There’s a missing part in most political conversations, and Nathan Crawford, a senior at George Mason University, hopes to help fix that.
“A lot of the talk around politics is the divisiveness, not the possibility to bring the country together,” said Crawford, a communication major concentrating in journalism and media production and criticism. “If we combine the two ideas of the parties, that’s how we’re actually going to help people and move the country forward.”
Crawford, an Honors College student from Georgia, said he has been captivated by politics and broadcast journalism since he was 10. He said his dream is to work on air or behind the scenes for a national news organization, covering politics in a way that promotes mutual collaboration instead of heated battles.
Since coming to Mason, Crawford has gotten closer to that dream, including working as an intern with CNN Newsource last summer.
Through the internship, Crawford helped produce stories that aired on more than 1,100 CNN affiliate news stations in the United States and internationally, he said. He learned how journalists did live reporting and packaged news differently around the world. Highlights included interviewing former FBI and CIA director William Webster during a World War II memorial event on the National Mall, and standing with the press on Capitol Hill for the Mueller hearing.
The aspiring journalist first heard about Mason in 2015, when he attended the Washington Journalism and Media Conference hosted annually by the university. When it came time to apply to college, Mason stood out due to its quality communication program and its location near the heart of U.S. politics, Crawford said.
“[My coursework] combines journalism, which is a lot of writing, with production, which is very hands-on,” Crawford said. “[It’s] something nice that I don’t think I would have gotten if I went to a university that only offered a broadcast major.”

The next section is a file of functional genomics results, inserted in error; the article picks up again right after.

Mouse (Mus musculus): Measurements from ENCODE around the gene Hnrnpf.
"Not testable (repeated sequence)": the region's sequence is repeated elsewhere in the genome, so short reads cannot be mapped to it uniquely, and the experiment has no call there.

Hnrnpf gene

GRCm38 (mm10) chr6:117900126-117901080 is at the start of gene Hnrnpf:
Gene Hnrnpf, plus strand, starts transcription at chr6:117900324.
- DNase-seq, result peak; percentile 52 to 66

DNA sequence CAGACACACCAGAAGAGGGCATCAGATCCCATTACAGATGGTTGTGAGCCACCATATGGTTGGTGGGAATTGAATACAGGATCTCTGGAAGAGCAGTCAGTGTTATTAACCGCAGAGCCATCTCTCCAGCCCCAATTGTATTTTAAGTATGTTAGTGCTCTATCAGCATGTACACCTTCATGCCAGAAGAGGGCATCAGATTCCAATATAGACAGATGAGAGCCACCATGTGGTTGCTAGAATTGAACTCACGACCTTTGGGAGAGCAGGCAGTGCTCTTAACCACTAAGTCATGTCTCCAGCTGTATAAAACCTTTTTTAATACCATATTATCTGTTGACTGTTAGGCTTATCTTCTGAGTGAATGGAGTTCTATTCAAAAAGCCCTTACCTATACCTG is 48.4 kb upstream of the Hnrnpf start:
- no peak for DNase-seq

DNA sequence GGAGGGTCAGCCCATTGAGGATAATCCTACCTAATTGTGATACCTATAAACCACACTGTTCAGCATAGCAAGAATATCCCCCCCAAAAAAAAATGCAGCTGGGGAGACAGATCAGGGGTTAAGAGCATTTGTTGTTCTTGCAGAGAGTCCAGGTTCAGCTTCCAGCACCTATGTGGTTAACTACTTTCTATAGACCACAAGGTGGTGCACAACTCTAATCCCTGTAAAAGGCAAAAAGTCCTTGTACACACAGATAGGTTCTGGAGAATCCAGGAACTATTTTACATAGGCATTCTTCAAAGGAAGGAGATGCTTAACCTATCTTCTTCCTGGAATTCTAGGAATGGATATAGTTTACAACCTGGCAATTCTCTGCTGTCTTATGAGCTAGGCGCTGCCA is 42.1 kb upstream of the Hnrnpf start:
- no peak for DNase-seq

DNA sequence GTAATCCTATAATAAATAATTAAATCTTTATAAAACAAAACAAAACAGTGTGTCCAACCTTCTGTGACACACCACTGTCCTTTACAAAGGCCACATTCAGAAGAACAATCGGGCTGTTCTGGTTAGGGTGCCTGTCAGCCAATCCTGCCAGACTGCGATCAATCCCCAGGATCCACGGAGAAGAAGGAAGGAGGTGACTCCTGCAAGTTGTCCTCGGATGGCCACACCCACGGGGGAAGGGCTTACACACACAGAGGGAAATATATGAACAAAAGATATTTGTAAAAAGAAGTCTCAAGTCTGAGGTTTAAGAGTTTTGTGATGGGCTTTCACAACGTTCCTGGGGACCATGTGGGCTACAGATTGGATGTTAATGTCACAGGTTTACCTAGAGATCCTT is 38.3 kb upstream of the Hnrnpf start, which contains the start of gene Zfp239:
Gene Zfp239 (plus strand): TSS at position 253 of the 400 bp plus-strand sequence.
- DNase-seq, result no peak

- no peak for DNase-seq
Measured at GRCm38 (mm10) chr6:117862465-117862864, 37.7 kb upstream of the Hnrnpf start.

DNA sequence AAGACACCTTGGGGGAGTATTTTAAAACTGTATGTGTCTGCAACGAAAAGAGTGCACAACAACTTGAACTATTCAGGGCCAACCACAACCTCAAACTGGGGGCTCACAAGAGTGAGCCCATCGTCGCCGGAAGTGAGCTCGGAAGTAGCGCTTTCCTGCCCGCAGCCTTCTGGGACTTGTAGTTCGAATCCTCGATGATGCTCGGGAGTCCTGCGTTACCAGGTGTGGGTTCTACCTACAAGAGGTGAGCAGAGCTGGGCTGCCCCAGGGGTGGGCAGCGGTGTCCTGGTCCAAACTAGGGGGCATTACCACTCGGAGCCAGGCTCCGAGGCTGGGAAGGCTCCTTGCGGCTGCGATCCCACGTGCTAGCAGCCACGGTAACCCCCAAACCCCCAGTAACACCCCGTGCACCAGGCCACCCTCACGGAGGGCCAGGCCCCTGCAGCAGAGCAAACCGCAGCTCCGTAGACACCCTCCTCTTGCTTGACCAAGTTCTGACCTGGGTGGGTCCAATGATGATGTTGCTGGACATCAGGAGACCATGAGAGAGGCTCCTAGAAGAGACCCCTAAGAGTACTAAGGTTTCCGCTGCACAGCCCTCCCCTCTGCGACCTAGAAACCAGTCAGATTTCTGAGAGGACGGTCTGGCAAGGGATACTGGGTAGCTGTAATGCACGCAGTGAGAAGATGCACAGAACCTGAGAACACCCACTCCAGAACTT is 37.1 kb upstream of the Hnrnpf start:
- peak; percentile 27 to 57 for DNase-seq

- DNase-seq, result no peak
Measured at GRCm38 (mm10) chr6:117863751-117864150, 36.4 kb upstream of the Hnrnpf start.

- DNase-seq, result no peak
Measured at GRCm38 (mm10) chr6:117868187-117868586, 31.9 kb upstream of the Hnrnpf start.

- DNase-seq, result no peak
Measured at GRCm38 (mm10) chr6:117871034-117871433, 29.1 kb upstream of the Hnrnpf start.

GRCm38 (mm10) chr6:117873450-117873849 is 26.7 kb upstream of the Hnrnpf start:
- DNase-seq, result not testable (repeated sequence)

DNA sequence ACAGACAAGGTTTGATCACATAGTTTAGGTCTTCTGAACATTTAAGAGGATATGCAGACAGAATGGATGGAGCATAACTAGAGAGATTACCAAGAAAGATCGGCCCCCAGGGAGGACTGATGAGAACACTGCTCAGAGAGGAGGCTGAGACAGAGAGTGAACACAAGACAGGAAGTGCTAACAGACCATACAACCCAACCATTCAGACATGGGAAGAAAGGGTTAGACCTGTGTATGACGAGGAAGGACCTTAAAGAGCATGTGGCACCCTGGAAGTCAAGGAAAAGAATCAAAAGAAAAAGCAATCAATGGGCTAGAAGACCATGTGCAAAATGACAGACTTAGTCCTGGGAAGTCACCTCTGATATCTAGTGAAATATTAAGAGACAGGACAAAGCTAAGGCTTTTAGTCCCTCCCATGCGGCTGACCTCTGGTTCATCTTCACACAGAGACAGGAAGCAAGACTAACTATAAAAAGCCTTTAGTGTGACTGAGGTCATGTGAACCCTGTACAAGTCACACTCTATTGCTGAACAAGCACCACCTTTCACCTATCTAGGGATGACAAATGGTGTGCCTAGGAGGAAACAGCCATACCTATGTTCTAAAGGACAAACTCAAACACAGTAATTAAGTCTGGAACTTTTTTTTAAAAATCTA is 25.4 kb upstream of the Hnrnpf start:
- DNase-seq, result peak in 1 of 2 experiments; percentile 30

Learning from experienced professionals has made his time at Mason worthwhile, he said.
“[Professor Kate Sweeney] brings a lot of experience into the classroom,” Crawford said, noting that she has worked for news organizations in the United States and the Middle East, as well as at the Smithsonian Institution and National Geographic. “To have someone who is fun to be around, but also someone who has that experience, it’s a really good combination that I think is important in the classroom.”
Crawford is active on campus as the president of Mason Ambassadors, a group that gives campus tours. He’s also the social media intern for Mason Admissions and the assistant community director in Presidents Park, where he helps oversee a staff of resident advisors.
Working with prospective and current students and their families has helped Crawford further hone his communication skills.
“A lot of young journalists have the technical know-how to craft great stories, but Nathan stands out from the pack due to his gracious approach to others,” Sweeney said. “He’s quick to foster relationships with those around him. He’s a perceptive listener who shares his ideas with thoughtful consideration for others’ experiences.”
As for Crawford’s goal of promoting ethical journalism and collaborative politics?
“Nathan is the kind of young journalist who will help restore the public’s confidence in the purpose and practice of journalism,” Sweeney said.